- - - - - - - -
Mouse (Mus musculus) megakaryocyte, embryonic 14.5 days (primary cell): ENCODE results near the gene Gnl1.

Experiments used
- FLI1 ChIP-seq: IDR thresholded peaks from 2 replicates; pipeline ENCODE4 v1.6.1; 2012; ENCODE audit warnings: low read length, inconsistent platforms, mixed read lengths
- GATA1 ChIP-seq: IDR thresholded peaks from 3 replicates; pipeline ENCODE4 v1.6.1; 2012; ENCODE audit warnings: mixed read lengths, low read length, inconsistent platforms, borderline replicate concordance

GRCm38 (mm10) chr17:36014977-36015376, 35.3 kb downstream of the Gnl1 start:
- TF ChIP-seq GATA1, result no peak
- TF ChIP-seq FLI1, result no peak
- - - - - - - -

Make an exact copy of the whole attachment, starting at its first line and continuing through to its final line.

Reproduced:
Mouse (Mus musculus) megakaryocyte, embryonic 14.5 days (primary cell): ENCODE results near the gene Gnl1.

Experiments used
- FLI1 ChIP-seq: IDR thresholded peaks from 2 replicates; pipeline ENCODE4 v1.6.1; 2012; ENCODE audit warnings: low read length, inconsistent platforms, mixed read lengths
- GATA1 ChIP-seq: IDR thresholded peaks from 3 replicates; pipeline ENCODE4 v1.6.1; 2012; ENCODE audit warnings: mixed read lengths, low read length, inconsistent platforms, borderline replicate concordance

GRCm38 (mm10) chr17:36014977-36015376, 35.3 kb downstream of the Gnl1 start:
- TF ChIP-seq GATA1, result no peak
- TF ChIP-seq FLI1, result no peak